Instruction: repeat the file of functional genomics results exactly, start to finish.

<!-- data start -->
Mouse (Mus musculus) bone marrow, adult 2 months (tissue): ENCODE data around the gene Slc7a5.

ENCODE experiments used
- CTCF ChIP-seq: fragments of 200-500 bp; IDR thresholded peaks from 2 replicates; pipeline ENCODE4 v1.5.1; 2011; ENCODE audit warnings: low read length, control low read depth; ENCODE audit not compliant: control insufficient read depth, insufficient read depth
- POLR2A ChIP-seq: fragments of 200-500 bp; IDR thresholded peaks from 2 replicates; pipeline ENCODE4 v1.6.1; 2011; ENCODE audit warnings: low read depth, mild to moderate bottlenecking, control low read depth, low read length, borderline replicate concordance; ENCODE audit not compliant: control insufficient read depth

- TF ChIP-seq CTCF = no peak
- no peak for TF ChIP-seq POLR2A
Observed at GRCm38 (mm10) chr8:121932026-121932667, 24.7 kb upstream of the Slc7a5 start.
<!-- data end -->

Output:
Mouse (Mus musculus) bone marrow, adult 2 months (tissue): ENCODE data around the gene Slc7a5.

ENCODE experiments used
- CTCF ChIP-seq: fragments of 200-500 bp; IDR thresholded peaks from 2 replicates; pipeline ENCODE4 v1.5.1; 2011; ENCODE audit warnings: low read length, control low read depth; ENCODE audit not compliant: control insufficient read depth, insufficient read depth
- POLR2A ChIP-seq: fragments of 200-500 bp; IDR thresholded peaks from 2 replicates; pipeline ENCODE4 v1.6.1; 2011; ENCODE audit warnings: low read depth, mild to moderate bottlenecking, control low read depth, low read length, borderline replicate concordance; ENCODE audit not compliant: control insufficient read depth

- TF ChIP-seq CTCF = no peak
- no peak for TF ChIP-seq POLR2A
Observed at GRCm38 (mm10) chr8:121932026-121932667, 24.7 kb upstream of the Slc7a5 start.